Tag Archives: radiant barriers

Radiant Barrier, Wind and Hail, and Sliding Door Parts?

Mike answers questions about a adding radiant barrier, wind and hail, and parts for sliding doors:

DEAR POLE BARN GURU: I have an existing pole barn and want to add a radiant barrier to the inside walls before I insulate and cover the walls. Is this wise and can I use a foil that comes in a roll. Once attached there would be a 1 and 1/2 inch air space between the foil and the metal. 

Thank you for any advice you would have with this. CANDICE

DEAR CANDICE: This would not be a good idea as you are creating a space between two vapor barriers in which condensation could occur and moisture problems develop. Your best bet is to remove the steel siding, one wall at a time, install a well sealed building wrap (like Tyvek), then reinstall the steel.

 

DEAR POLE BARN GURU: We get a ton of wind and hail throughout summer months. How will pole barn hold up to these conditions? REBECCA in PEYTON

Aerial ViewDEAR REBECCA: Here are quick links to your answers:

Wind: https://www.hansenpolebuildings.com/2011/06/more-high-wind-news/

Hail: https://www.hansenpolebuildings.com/2011/09/steel-roofing/

 

DEAR POLE BARN GURU: Good morning. We have a Miracle Span Quonset, would you have 10 x 14 sliding doors that would fit it? KRISTEN in BRAINERD

Farm Storage BuildingDEAR KRISTEN: Thank you very much for your interest. We do have sliding doors which would fit, however due to shipping challenges we only provide them with the investment in a complete post frame building kit package. We would suggest you visit the ProDesk at your local The Home Depot®.

 

How Effective is a Reflective Radiant Barrier?

Hansen Pole Buildings has probably sold millions of square feet of reflective radiant barrier. We do not sell it on the premise of being an end all for insulating purposes, but rather as an effective condensation control barrier.

Reflective Radiant BarrierPromoted as a method for reducing cooling costs by mitigating solar heat gain through walls and attics, these shiny (typically aluminum) surfaces have as many detractors as proponents. The dispute is not about the science of radiant-heat transmission; it’s whether applying this science to your roof will make a difference on your utility bill.

Heat energy moves through buildings (and everything else) in three ways: conduction (when objects touch), convection (through air movement), and radiation (through an airspace or vacuum via electromagnetic waves). Insulation, thermal breaks, and air-sealing prevent conduction and convection; radiant barriers prevent heat transfer through radiation only.

Emissivity (or emittance) measures how much radiant energy a material emits. It’s rated on a scale from 0 to 1; the lower the value, the less energy emitted. Radiant barriers by definition have an emissivity of 0.1 or less, emitting 10% or less of the radiant energy striking them.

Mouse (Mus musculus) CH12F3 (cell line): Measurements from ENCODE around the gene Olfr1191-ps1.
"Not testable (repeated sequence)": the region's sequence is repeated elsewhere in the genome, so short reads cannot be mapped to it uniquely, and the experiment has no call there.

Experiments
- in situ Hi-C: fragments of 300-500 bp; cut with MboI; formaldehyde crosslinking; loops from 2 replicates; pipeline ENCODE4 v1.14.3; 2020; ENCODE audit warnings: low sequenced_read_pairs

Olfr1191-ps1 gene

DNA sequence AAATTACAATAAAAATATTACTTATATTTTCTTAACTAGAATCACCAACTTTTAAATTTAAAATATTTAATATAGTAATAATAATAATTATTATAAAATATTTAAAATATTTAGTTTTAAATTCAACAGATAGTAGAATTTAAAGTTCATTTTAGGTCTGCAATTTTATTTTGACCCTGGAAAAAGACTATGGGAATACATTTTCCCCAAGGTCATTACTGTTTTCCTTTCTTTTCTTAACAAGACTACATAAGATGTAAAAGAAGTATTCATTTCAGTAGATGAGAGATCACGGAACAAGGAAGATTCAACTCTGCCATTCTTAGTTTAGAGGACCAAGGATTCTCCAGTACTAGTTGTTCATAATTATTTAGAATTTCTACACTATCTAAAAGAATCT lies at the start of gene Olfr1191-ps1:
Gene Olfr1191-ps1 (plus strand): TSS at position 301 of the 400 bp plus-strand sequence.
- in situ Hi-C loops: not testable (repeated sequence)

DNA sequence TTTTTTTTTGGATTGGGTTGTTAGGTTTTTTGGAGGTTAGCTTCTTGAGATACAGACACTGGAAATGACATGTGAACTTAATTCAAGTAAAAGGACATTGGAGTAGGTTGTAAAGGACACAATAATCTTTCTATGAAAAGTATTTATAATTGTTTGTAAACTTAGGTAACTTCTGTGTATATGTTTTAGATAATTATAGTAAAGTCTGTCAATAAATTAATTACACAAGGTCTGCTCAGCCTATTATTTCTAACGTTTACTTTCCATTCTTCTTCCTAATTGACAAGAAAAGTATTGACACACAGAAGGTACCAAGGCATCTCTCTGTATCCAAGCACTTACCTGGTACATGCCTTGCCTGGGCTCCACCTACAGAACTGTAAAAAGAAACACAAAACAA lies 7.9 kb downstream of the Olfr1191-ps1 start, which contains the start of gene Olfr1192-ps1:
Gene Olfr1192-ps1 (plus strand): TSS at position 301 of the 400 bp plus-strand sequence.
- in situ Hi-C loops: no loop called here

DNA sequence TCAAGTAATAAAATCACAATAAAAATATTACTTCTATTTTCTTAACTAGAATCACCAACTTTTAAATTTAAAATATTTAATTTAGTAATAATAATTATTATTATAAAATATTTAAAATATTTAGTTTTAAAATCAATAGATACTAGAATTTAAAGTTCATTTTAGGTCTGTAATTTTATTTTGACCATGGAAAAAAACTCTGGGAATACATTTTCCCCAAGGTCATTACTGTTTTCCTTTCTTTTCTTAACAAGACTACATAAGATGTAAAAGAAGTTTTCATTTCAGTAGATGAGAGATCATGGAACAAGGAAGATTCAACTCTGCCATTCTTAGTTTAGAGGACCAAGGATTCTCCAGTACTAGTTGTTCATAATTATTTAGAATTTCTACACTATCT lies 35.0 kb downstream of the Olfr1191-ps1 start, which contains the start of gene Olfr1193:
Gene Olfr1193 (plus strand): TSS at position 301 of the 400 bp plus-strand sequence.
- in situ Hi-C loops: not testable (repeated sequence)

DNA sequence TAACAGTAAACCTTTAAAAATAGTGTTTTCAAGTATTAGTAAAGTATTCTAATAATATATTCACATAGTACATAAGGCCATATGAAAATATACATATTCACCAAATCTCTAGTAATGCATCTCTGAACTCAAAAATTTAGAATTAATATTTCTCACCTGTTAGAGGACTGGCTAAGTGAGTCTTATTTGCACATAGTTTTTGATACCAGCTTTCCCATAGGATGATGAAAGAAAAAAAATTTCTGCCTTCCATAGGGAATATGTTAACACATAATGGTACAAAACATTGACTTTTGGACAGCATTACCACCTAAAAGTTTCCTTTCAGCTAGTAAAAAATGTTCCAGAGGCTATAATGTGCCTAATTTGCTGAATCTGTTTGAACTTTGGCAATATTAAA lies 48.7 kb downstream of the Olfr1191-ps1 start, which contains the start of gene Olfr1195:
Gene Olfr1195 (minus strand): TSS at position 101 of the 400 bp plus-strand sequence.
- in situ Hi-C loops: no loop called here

Are they radiating or reflecting?

Both, actually. Surfaces which are highly reflective to long-wave (heat) energy are also low-emitting. Aluminum, for example, reflects 97% of the long-wave radiation which hits it, emitting 3% into the airspace on the other side. Remember, though, we’re talking about invisible, long-wave radiation—not visible light. White paint, for example, does a great job of reflecting light but a poor job of blocking long-wave heat transfer. The key point is this: A material can look reflective and not be a good radiant barrier, and a good radiant barrier will work whether or not the shiny side is facing the heat source—as long as it is facing an airspace.

Current research supports radiant barriers in attics as a viable strategy for reducing cooling loads in hot climates. This reduction, however, is limited to solar gain from the attic—about 22% of a home’s cooling load. So even though research has found radiant barriers can deflect 40% of incoming attic heat, the net savings represents only 8% to 10% of a building’s total cooling costs.

The benefit is even sketchier in northern homes, where summer heat gain is less of a concern and the barriers may limit beneficial winter solar gain. Although radiant barriers may help to retain winter heat, most winter heat loss through attics is due to convection (rising air), not radiation—making proper insulation and air-sealing far more effective.

Here’s how radiant barriers work.

Because radiation occurs in an airspace, radiant barriers won’t work unless they face an airspace. Pressed between two surfaces, a radiant barrier becomes a heat conductor. In addition, because heat moves toward cold, there also must be a difference in temperature between materials. Radiant barriers, then, are of negligible benefit in well-insulated buildings.

Vented attics can be good places for radiant barriers because they contain large airspaces and take the brunt of solar-heat gain. Because walls are subject to less solar gain and because heat transfer through them relies more on conduction and convection than radiation, radiant barriers in walls provide less benefit. Although barriers placed on attic floors can work, surface dust will eventually hinder performance.

In a new vented attic, radiant-barrier sheathing can be used, or a foil barrier can be draped over the rafters or trusses before sheathing is installed. In the second example, the airspace created in the rafter bays enhances the foil’s effect by increasing ventilation.

Radiant-barrier foil can be attached to the rafter sides (below) or to the faces (top). The latter method curtails heat transfer through the rafters and is preferred. In both cases, gaps at the top and bottom promote ventilation. Double-sided foil provides a small increase in effectiveness.

When all is said and done, a properly installed reflective radiant barrier makes for a great vapor barrier and any heating and cooling savings achieved is just an added bonus!